GG: No, no, not at all. I’m not making excuses, but I hadn’t pitched in seven days. How many times do these closers today go seven days without pitching? They don’t. I hadn’t pitched in seven days. I don’t think I was as sharp as I could’ve been. I hadn’t pitched in the World Series yet, so I had to get my feet on the ground. And now, I had to get my feet on the ground facing Gibson, and possibly elimination from the World Series, so it was the last nail in the coffin, that home run to Gibson. I had tremendous success against Kirk, and that was my idea of why I didn’t want to walk him. I’ll go to my grave, maybe I’m stupid, but I would face Kirk Gibson again in that situation. He got me that time. That Detroit Tiger team was one of the best teams. We had some guys out, Kevin McReynolds was hurt, and he was our big thumper too, and so we missed some key guys in that World Series. Detroit that year, started out 35-5, or 35-3, or some sort of crazy record to start off the season, and they just went right through the league and had a great season, and the World Series was no different. I think it would’ve been different if we had a couple more of our key players that were injured. We weren’t deep, and no team is going to miss a couple of their starters, and fill those gaps. I think we ran into a buzz-saw with that Detroit team. I’m not making excuses, they beat us fair and square, and I was the culprit that gave up the winning home run. Hey, you have to have a short memory, it’s a beautiful thing.

RS: What are your thoughts on fan voting in the All-Star Game with home-field advantage in the World Series on the line?

GG: I have never agreed with the All-Star Game dictating home-field advantage in the World Series. I feel that was a huge mistake and I think it’s a bunch of b.s. If they’re going to do that, then lets play good old-fashioned hardball like the National League and American League used to do. I think inter-league play has diminished that rivalry between the National League and American League. I had the privilege of playing in both leagues, and I noticed a little edge, as the National League wanted to win. Now, I think the winner of the All-Star Game dictates who is going to get home-field advantage in the World Series is very wrong, and I think the game is manipulated by the fans. I don’t think they should change giving the fans a vote, but giving home-field advantage to the winner, I think that is wrong. Maybe the team with the best record in the National or American League should get home-field advantage.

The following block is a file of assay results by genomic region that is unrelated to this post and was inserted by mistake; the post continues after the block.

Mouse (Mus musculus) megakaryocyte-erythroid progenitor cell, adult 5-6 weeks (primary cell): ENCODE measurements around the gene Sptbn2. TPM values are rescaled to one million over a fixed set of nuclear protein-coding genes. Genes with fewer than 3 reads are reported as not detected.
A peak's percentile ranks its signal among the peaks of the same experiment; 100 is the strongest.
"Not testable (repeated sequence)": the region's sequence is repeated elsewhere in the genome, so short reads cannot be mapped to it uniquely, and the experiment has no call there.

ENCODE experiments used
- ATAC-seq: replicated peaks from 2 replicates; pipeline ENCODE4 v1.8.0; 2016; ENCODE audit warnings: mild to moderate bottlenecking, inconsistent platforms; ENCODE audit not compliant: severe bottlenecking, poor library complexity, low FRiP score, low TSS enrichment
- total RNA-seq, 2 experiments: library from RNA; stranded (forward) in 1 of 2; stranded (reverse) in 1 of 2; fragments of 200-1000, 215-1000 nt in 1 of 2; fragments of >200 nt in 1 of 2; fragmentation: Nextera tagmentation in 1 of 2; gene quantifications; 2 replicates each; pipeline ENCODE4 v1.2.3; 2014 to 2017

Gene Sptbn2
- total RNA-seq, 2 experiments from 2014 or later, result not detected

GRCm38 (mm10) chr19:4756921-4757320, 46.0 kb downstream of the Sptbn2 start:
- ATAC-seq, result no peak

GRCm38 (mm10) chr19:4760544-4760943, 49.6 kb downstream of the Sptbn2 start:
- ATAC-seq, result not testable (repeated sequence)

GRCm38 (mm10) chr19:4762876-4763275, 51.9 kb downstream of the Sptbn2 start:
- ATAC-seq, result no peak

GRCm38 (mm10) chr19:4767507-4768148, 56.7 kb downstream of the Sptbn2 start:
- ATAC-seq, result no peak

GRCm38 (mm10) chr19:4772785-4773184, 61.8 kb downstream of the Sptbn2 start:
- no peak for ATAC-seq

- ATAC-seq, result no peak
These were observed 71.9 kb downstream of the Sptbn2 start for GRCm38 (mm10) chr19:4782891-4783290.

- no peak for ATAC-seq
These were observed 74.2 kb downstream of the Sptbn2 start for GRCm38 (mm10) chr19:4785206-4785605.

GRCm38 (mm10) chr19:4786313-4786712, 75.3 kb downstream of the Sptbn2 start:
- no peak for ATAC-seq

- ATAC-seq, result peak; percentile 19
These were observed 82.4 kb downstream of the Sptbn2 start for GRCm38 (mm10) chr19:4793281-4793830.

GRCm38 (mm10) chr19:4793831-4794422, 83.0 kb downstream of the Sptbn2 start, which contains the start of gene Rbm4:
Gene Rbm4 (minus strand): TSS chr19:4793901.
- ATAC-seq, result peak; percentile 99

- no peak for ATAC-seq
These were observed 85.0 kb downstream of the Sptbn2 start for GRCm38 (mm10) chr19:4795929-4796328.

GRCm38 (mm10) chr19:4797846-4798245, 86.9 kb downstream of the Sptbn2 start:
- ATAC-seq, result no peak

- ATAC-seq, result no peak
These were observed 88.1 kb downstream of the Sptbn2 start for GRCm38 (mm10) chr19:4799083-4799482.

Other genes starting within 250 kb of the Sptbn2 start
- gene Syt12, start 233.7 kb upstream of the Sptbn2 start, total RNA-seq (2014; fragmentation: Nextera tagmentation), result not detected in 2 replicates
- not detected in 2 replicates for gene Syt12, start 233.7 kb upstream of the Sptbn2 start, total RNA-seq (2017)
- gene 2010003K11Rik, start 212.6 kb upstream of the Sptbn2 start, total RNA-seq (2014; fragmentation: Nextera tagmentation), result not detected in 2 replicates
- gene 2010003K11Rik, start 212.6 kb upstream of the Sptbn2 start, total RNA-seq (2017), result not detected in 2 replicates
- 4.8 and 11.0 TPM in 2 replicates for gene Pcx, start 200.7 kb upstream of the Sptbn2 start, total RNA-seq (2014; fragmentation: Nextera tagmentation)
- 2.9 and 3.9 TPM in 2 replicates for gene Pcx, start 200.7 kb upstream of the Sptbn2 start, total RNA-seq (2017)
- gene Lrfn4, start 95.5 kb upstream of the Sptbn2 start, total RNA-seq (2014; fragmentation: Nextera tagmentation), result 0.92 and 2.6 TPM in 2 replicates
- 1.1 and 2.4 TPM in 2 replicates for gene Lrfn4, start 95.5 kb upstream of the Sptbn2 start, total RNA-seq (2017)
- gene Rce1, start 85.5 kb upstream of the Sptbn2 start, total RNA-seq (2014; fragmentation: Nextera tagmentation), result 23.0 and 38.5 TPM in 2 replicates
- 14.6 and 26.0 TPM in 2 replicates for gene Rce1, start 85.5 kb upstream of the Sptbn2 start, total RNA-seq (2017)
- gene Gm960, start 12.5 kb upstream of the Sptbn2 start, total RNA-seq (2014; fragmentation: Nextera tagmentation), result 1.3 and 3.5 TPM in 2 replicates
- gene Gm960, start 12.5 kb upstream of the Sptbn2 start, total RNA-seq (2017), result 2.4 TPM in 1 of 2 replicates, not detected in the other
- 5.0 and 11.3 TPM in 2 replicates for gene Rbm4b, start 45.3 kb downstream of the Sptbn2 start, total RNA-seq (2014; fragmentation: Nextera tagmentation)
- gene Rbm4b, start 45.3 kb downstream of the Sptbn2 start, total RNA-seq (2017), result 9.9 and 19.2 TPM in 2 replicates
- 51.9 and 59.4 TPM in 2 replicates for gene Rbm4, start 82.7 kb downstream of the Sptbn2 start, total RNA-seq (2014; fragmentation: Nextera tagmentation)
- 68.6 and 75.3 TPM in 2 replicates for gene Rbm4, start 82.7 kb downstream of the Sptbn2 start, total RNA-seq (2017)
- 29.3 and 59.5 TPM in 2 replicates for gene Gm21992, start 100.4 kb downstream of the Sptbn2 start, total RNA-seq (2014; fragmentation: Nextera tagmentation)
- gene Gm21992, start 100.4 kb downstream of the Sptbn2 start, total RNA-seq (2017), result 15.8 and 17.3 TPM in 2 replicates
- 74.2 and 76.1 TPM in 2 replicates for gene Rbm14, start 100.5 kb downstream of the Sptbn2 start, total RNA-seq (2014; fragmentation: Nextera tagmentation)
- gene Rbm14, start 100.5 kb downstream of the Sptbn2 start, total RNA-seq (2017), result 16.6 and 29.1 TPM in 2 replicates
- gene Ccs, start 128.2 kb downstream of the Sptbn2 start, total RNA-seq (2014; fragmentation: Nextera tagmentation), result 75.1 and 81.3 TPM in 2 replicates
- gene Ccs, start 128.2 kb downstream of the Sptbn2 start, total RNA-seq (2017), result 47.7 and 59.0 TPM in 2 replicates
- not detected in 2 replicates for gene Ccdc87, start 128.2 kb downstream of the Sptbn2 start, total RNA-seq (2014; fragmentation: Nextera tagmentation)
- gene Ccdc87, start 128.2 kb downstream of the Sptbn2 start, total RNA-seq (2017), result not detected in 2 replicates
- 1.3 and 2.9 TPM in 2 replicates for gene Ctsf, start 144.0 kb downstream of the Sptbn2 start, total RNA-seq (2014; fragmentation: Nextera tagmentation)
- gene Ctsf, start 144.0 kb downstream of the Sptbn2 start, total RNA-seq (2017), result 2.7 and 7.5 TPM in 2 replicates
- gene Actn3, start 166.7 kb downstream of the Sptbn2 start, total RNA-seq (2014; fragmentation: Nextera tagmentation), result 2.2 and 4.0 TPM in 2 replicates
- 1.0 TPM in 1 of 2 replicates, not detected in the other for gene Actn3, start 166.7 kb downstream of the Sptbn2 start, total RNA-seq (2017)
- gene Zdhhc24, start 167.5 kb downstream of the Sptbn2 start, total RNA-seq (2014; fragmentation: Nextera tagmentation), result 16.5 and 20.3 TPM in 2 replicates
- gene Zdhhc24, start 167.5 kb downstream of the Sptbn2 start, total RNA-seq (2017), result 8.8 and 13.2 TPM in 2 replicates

RS: What are your thoughts on Pete Rose, and whether he should be reinstated into baseball?

GG: We learned as young players, do not gamble on the game or you will be suspended. I think Pete thought he was bigger than the game. I don’t think he thought anyone was going to do anything to him. I think Pete’s gambling, there’s more to the story than we will ever know, I’ve always said that from day one. Finally, Pete came clean that he gambled on the game, and I don’t think he should be elected into the Hall of Fame. If Pete is elected into the Hall of Fame, then gambling and everything else, the horse is out of the barn. An old man told me one time that there’s a paddle for everyone’s a**, and the Hall of Fame is probably Pete’s paddle.

RS: What are your thoughts on instant replay?